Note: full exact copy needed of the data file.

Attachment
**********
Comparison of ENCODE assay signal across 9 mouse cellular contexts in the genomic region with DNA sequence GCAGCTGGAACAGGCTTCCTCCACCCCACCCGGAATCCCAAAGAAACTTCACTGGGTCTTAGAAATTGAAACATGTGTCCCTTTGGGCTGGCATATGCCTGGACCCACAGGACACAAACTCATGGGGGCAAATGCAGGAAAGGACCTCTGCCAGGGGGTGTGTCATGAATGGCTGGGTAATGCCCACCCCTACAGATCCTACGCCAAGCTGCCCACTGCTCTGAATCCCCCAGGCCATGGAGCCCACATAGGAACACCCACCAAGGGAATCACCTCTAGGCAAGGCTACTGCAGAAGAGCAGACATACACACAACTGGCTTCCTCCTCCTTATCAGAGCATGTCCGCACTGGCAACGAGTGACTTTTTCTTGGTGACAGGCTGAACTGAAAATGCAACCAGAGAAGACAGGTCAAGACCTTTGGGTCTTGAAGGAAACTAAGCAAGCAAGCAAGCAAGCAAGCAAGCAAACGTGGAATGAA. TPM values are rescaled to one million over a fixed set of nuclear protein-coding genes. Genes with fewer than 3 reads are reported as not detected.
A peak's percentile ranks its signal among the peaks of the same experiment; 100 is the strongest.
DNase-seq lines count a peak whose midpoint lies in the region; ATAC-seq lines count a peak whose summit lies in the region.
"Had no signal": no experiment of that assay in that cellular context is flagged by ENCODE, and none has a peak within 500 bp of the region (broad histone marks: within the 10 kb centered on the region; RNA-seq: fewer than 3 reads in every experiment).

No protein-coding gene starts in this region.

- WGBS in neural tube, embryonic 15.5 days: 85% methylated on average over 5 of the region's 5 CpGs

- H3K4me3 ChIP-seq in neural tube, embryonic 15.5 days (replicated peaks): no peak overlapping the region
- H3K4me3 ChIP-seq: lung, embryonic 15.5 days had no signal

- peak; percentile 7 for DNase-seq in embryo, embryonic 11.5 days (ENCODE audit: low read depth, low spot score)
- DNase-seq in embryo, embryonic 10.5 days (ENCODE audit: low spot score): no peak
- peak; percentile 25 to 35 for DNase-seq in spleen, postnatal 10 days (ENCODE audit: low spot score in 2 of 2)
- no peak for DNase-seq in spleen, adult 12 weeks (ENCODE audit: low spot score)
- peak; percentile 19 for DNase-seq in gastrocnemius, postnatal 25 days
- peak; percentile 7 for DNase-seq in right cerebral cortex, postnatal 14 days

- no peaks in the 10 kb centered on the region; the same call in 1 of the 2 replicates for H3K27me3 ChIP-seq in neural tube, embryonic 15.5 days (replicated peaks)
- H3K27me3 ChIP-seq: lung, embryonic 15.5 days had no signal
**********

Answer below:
Comparison of ENCODE assay signal across 9 mouse cellular contexts in the genomic region with DNA sequence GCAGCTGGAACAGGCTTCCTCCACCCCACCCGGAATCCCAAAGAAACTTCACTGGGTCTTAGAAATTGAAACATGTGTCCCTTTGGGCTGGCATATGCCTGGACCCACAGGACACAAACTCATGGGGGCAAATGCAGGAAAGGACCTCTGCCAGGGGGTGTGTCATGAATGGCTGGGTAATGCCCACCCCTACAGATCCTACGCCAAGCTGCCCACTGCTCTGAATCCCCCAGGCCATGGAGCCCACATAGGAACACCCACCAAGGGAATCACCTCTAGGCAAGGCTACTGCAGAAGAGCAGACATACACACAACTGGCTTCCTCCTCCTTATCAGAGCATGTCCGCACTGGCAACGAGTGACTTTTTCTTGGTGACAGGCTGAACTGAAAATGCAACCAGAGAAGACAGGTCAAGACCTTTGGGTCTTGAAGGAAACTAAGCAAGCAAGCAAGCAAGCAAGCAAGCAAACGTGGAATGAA. TPM values are rescaled to one million over a fixed set of nuclear protein-coding genes. Genes with fewer than 3 reads are reported as not detected.
A peak's percentile ranks its signal among the peaks of the same experiment; 100 is the strongest.
DNase-seq lines count a peak whose midpoint lies in the region; ATAC-seq lines count a peak whose summit lies in the region.
"Had no signal": no experiment of that assay in that cellular context is flagged by ENCODE, and none has a peak within 500 bp of the region (broad histone marks: within the 10 kb centered on the region; RNA-seq: fewer than 3 reads in every experiment).

No protein-coding gene starts in this region.

- WGBS in neural tube, embryonic 15.5 days: 85% methylated on average over 5 of the region's 5 CpGs

- H3K4me3 ChIP-seq in neural tube, embryonic 15.5 days (replicated peaks): no peak overlapping the region
- H3K4me3 ChIP-seq: lung, embryonic 15.5 days had no signal

- peak; percentile 7 for DNase-seq in embryo, embryonic 11.5 days (ENCODE audit: low read depth, low spot score)
- DNase-seq in embryo, embryonic 10.5 days (ENCODE audit: low spot score): no peak
- peak; percentile 25 to 35 for DNase-seq in spleen, postnatal 10 days (ENCODE audit: low spot score in 2 of 2)
- no peak for DNase-seq in spleen, adult 12 weeks (ENCODE audit: low spot score)
- peak; percentile 19 for DNase-seq in gastrocnemius, postnatal 25 days
- peak; percentile 7 for DNase-seq in right cerebral cortex, postnatal 14 days

- no peaks in the 10 kb centered on the region; the same call in 1 of the 2 replicates for H3K27me3 ChIP-seq in neural tube, embryonic 15.5 days (replicated peaks)
- H3K27me3 ChIP-seq: lung, embryonic 15.5 days had no signal